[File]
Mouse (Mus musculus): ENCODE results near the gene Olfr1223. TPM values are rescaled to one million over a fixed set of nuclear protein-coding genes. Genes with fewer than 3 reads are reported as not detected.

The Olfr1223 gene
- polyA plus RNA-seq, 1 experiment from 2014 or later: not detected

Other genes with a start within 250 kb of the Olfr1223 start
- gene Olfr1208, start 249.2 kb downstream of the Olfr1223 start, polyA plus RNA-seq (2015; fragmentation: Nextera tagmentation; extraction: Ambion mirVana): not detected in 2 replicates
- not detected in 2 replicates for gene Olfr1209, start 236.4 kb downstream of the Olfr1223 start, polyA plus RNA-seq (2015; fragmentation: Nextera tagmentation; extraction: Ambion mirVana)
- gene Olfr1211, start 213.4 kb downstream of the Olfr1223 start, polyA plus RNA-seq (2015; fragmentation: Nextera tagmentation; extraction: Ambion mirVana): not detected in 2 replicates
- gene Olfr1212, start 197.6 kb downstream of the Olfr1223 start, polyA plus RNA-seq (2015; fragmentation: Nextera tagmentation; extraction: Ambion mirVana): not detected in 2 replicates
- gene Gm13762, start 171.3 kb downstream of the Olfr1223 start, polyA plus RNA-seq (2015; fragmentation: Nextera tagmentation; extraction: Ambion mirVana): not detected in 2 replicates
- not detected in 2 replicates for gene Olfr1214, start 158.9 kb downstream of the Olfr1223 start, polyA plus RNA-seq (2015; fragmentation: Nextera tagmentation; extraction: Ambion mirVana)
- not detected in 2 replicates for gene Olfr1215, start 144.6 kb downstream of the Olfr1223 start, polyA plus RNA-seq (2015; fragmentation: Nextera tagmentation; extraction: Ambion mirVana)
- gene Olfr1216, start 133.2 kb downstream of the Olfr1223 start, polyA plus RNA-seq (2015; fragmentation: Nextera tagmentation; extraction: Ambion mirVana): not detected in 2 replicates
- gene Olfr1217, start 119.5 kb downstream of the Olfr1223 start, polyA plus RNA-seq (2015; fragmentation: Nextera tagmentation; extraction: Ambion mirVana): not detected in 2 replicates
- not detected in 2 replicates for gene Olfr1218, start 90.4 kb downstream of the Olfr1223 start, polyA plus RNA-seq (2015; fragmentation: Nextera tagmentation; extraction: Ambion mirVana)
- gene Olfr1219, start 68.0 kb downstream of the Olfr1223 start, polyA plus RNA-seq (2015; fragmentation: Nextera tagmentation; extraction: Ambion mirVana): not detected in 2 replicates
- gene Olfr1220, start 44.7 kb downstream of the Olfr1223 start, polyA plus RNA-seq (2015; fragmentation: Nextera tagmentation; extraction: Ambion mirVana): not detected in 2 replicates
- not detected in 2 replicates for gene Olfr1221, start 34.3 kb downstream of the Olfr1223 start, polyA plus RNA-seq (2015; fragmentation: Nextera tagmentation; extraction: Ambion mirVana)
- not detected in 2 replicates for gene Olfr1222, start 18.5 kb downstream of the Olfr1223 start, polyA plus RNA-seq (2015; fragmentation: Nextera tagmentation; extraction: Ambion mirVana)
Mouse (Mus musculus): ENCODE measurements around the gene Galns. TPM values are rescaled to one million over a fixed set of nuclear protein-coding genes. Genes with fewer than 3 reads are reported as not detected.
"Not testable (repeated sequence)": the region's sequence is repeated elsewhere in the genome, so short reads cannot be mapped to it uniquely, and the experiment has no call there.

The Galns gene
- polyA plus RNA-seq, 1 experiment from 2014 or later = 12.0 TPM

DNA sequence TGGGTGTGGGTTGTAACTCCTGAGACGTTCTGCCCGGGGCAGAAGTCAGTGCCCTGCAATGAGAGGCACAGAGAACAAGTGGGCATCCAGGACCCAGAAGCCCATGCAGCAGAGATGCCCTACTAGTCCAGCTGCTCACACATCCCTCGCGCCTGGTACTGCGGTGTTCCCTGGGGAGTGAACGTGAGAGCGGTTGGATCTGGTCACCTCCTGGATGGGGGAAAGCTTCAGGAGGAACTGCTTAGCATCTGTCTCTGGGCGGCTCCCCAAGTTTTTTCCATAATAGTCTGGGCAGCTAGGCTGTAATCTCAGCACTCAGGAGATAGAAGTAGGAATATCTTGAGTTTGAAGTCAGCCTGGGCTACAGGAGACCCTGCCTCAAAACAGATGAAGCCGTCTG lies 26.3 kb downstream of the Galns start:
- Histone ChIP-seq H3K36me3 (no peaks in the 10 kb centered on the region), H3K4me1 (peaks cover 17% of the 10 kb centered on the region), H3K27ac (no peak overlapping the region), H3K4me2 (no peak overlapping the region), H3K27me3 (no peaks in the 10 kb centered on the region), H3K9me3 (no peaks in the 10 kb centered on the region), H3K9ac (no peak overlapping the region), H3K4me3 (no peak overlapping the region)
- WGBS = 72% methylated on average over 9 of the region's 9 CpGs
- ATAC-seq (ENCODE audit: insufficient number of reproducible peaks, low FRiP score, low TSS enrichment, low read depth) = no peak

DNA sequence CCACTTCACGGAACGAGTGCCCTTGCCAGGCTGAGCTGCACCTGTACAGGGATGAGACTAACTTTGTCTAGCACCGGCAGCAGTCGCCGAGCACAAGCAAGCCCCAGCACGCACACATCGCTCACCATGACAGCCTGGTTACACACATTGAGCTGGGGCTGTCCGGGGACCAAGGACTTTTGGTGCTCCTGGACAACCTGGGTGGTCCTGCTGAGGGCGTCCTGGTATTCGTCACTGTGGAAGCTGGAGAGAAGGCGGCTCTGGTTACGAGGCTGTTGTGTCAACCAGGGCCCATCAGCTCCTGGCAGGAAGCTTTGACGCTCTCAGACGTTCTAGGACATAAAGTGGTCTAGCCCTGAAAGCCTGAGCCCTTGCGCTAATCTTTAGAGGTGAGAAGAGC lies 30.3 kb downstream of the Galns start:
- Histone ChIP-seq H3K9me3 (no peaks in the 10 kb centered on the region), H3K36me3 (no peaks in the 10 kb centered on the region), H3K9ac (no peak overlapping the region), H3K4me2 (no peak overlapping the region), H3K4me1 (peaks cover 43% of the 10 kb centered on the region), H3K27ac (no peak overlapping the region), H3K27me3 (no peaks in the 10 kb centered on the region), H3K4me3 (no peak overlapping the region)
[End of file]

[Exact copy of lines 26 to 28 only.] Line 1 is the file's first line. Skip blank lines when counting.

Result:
- ATAC-seq (ENCODE audit: insufficient number of reproducible peaks, low FRiP score, low TSS enrichment, low read depth) = no peak

DNA sequence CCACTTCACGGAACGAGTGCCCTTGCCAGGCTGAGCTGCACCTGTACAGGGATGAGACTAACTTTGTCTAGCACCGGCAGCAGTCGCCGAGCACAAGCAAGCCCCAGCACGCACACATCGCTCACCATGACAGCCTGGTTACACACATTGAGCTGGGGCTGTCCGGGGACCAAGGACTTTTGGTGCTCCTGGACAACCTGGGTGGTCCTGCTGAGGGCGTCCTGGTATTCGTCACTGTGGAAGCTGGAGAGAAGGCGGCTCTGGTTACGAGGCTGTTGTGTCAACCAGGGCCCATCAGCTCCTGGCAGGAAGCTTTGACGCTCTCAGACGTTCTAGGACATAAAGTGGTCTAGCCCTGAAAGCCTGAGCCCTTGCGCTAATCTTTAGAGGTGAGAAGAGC lies 30.3 kb downstream of the Galns start:
- Histone ChIP-seq H3K9me3 (no peaks in the 10 kb centered on the region), H3K36me3 (no peaks in the 10 kb centered on the region), H3K9ac (no peak overlapping the region), H3K4me2 (no peak overlapping the region), H3K4me1 (peaks cover 43% of the 10 kb centered on the region), H3K27ac (no peak overlapping the region), H3K27me3 (no peaks in the 10 kb centered on the region), H3K4me3 (no peak overlapping the region)